But look what happens if the studio uses block booking. Assuming that the willingness to pay for the double feature is the sum of the willingness to pay for the individual films, all members of the audience would be willing to pay $5 for the bundle. This yields a revenue of $500, significantly more than with unbundled pricing.

In this case, bundling makes customers' willingness to pay less spread out. This means that the seller does not have to make significant cuts in the price of the bundle to attract additional customers.

In theory, adding more goods to the bundle would concentrate that willingness even more. Saturday afternoon is only a few hours long, so this doesn't work very well for movies, but other examples are easy to find. In fact, you are holding one in your hands right now -- a newspaper.

Some people like the sports section, some people like the business section, some people like arts and living. Even Economic Scene has its fans. The willingness to pay for the bundle of articles tends to be less dispersed than the willingness to pay for each article on its own, so charging for the bundle is generally more profitable than selling the articles separately. Of course, there are also big cost savings to bundling articles together for newspapers, but even if the cost savings were not there, as with online publications, the revenue effect would still be present.

Two economists, Yannis Bakos of New York University and Erik Brynjolfsson of the Massachusetts Institute of Technology, have extended this analysis in a variety of ways in their joint work on bundling information goods.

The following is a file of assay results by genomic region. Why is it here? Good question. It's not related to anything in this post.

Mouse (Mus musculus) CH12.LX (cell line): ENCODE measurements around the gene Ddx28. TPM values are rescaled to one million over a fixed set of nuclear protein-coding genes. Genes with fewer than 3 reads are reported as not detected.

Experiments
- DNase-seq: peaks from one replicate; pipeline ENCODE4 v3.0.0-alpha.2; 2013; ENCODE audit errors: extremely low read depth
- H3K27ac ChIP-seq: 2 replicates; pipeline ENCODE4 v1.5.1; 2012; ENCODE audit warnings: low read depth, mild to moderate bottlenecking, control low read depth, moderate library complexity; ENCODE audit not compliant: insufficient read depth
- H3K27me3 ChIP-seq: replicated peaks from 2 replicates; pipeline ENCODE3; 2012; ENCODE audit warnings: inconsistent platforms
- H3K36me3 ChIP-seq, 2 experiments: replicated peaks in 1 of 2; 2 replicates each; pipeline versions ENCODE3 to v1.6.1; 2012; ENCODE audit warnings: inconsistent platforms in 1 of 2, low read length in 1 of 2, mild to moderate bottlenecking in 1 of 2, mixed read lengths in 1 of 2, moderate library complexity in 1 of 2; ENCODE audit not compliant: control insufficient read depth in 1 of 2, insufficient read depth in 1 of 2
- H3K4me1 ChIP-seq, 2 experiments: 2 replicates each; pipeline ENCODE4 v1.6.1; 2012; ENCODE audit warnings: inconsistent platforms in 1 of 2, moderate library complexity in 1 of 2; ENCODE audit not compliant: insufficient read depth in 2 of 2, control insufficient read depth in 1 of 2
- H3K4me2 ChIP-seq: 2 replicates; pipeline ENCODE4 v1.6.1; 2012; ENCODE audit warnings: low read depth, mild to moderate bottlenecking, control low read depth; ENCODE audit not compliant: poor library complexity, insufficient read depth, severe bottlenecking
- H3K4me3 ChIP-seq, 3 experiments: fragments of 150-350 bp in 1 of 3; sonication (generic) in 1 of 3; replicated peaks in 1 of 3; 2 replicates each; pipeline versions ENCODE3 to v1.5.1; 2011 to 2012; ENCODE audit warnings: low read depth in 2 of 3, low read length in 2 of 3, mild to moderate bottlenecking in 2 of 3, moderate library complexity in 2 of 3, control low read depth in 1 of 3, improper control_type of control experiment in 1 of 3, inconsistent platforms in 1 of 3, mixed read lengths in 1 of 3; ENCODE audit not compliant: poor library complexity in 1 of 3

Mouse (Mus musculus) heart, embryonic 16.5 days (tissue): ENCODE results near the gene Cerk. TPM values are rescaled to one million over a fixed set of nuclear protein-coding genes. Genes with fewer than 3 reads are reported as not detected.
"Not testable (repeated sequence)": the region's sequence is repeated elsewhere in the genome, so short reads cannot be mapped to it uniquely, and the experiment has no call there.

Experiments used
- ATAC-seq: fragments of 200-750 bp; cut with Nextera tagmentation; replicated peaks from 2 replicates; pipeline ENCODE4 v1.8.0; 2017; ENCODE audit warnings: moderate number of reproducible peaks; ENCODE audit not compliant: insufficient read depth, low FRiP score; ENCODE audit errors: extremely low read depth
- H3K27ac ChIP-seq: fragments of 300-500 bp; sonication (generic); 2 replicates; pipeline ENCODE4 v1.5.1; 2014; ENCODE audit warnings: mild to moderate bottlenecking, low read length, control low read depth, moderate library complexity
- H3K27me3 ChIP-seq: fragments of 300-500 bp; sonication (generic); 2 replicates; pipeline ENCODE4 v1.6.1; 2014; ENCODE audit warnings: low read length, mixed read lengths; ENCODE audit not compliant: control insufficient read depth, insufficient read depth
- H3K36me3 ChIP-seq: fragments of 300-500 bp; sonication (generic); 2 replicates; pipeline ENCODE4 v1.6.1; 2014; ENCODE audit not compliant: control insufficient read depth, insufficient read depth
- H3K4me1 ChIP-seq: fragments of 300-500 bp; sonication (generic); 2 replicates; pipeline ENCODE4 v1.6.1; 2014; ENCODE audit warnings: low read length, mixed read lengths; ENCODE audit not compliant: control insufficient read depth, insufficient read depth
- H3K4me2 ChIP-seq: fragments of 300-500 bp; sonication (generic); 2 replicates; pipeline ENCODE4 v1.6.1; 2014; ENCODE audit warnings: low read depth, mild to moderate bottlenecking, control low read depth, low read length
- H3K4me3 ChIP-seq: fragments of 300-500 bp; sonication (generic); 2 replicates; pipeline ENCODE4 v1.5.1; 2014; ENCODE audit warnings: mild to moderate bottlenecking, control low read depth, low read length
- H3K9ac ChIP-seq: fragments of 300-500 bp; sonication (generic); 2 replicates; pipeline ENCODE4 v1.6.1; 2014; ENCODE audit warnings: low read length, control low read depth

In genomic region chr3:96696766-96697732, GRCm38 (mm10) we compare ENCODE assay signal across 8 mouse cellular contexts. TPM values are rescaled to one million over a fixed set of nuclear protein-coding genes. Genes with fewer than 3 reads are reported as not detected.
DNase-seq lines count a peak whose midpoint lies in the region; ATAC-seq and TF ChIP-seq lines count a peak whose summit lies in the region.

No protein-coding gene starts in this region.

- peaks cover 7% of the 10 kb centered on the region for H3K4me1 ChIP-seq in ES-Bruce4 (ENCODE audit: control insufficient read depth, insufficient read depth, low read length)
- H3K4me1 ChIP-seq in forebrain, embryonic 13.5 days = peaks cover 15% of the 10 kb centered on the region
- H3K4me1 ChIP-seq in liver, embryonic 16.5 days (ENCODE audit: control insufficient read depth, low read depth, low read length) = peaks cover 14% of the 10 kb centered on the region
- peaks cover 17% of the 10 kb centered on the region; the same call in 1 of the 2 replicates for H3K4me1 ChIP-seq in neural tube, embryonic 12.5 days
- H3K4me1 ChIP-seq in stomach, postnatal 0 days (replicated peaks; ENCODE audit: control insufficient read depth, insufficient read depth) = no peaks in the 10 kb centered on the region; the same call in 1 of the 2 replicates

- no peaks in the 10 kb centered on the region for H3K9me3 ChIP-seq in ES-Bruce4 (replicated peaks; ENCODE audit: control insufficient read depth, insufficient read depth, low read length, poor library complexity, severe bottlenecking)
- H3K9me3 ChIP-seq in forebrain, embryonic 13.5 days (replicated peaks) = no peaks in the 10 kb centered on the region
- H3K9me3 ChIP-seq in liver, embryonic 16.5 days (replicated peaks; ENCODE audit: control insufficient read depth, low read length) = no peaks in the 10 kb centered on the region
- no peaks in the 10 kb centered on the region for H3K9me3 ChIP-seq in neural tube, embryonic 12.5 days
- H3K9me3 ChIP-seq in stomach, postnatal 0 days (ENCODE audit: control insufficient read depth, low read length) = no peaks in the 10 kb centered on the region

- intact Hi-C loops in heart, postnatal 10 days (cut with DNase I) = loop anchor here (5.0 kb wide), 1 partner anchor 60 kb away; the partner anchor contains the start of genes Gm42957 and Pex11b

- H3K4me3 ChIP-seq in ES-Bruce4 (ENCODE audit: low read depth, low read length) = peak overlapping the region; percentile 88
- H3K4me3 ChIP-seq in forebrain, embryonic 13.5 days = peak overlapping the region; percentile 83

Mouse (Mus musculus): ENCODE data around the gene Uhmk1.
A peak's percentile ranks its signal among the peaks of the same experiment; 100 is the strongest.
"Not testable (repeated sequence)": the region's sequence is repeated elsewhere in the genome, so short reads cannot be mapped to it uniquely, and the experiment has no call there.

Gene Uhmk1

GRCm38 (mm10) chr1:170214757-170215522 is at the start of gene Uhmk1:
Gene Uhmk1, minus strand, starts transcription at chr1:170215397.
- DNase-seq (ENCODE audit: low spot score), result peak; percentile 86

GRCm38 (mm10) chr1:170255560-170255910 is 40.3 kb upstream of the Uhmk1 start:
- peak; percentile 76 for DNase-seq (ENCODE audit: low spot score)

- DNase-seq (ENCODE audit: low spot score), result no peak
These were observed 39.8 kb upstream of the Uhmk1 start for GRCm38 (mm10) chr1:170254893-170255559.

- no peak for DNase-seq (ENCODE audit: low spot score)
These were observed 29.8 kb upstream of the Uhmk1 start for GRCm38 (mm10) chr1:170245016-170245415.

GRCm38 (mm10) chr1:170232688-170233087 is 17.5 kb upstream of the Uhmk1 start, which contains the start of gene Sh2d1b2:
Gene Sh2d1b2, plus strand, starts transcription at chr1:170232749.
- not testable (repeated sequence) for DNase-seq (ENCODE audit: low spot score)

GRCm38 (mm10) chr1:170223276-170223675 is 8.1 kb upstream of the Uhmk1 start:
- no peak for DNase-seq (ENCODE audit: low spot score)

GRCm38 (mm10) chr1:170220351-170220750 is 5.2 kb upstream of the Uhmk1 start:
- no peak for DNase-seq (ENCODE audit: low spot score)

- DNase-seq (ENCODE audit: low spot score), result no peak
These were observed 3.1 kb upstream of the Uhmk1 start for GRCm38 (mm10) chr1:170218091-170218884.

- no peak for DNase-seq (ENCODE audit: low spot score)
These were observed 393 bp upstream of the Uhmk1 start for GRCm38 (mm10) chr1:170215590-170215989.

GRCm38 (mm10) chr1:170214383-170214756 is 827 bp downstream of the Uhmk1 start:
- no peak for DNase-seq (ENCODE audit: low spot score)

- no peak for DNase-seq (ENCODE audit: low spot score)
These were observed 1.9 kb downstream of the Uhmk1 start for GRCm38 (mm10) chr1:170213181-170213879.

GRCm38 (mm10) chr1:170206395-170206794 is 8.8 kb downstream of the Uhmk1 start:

The entry-blocking aspect of bundling has been investigated by several economists, including Mr. Bakos and Mr. Brynjolfsson, Barry Nalebuff of the School of Management at Yale University and Michael Whinston of Northwestern University. To use Mr. Nalebuff's example, consider a company that has substantial market power in both the word-processor and the spreadsheet markets and contemplates bundling them into an office suite.

By bundling these products and selling the bundle at an attractive price, the seller can assure that most potential customers for either product buy the bundle. This means that anyone who wants to enter the market for either word processors or spreadsheets won't have a significant market left. Here bundling has reduced the reward to potential competitors who want to enter either market.

The only way a potential entrant could effectively compete with the bundle is by entering both markets simultaneously. This, of course, makes the entry costs significantly higher and also ensures that the ensuing competition will be much more intense. In fact, when Sun Microsystems offered its StarOffice suite to compete with Microsoft Office, it set a particularly interesting price: zero. Presumably Sun recognized that aggressive pricing would be necessary to penetrate the office-suite market.

Bundling offers a way to extend monopoly, to increase revenue and to raise entry costs. But it may also offer enhanced functionality and lower production costs. Sorting out these benefits and costs of bundling will be particularly challenging for the courts, since the balance of benefits and costs will differ significantly case to case.